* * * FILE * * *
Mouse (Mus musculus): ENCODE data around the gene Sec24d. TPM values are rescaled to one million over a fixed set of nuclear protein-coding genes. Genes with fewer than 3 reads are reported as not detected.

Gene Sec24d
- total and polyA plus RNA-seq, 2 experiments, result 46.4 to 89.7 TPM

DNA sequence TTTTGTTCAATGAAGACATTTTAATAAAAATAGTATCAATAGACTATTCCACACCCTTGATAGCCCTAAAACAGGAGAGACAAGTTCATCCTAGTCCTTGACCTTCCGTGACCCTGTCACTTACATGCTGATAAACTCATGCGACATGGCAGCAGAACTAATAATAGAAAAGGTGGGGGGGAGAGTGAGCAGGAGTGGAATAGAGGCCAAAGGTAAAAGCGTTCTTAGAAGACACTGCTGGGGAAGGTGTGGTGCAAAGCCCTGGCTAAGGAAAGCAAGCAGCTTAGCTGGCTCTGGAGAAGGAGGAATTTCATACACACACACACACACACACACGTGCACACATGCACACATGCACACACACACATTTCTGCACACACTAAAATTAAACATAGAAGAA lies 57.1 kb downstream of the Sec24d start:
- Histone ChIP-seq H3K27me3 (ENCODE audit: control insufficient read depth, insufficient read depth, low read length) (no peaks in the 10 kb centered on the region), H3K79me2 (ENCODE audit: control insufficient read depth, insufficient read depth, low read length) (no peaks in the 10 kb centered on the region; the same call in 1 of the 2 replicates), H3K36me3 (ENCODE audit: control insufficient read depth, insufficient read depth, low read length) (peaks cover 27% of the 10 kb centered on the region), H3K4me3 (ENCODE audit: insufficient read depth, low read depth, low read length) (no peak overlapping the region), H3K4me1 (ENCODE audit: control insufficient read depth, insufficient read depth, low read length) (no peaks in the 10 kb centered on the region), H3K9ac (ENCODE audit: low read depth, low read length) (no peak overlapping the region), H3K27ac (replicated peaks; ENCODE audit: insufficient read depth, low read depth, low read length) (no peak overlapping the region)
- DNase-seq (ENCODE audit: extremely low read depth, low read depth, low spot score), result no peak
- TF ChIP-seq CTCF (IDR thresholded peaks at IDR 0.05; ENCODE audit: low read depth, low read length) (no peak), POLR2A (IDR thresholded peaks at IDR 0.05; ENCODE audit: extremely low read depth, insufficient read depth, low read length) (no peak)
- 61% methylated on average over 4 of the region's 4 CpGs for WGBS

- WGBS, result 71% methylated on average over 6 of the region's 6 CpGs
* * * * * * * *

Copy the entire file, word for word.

Mouse (Mus musculus): ENCODE data around the gene Sec24d. TPM values are rescaled to one million over a fixed set of nuclear protein-coding genes. Genes with fewer than 3 reads are reported as not detected.

Gene Sec24d
- total and polyA plus RNA-seq, 2 experiments, result 46.4 to 89.7 TPM

DNA sequence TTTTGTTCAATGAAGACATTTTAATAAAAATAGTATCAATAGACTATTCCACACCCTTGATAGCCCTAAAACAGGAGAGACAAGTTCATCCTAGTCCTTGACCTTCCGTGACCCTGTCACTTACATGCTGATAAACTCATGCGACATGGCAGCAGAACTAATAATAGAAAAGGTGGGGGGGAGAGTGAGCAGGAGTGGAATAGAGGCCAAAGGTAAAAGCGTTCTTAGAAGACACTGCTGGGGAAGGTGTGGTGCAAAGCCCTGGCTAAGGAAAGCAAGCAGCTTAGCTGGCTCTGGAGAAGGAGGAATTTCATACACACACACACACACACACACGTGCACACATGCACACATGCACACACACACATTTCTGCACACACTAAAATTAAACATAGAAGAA lies 57.1 kb downstream of the Sec24d start:
- Histone ChIP-seq H3K27me3 (ENCODE audit: control insufficient read depth, insufficient read depth, low read length) (no peaks in the 10 kb centered on the region), H3K79me2 (ENCODE audit: control insufficient read depth, insufficient read depth, low read length) (no peaks in the 10 kb centered on the region; the same call in 1 of the 2 replicates), H3K36me3 (ENCODE audit: control insufficient read depth, insufficient read depth, low read length) (peaks cover 27% of the 10 kb centered on the region), H3K4me3 (ENCODE audit: insufficient read depth, low read depth, low read length) (no peak overlapping the region), H3K4me1 (ENCODE audit: control insufficient read depth, insufficient read depth, low read length) (no peaks in the 10 kb centered on the region), H3K9ac (ENCODE audit: low read depth, low read length) (no peak overlapping the region), H3K27ac (replicated peaks; ENCODE audit: insufficient read depth, low read depth, low read length) (no peak overlapping the region)
- DNase-seq (ENCODE audit: extremely low read depth, low read depth, low spot score), result no peak
- TF ChIP-seq CTCF (IDR thresholded peaks at IDR 0.05; ENCODE audit: low read depth, low read length) (no peak), POLR2A (IDR thresholded peaks at IDR 0.05; ENCODE audit: extremely low read depth, insufficient read depth, low read length) (no peak)
- 61% methylated on average over 4 of the region's 4 CpGs for WGBS

- WGBS, result 71% methylated on average over 6 of the region's 6 CpGs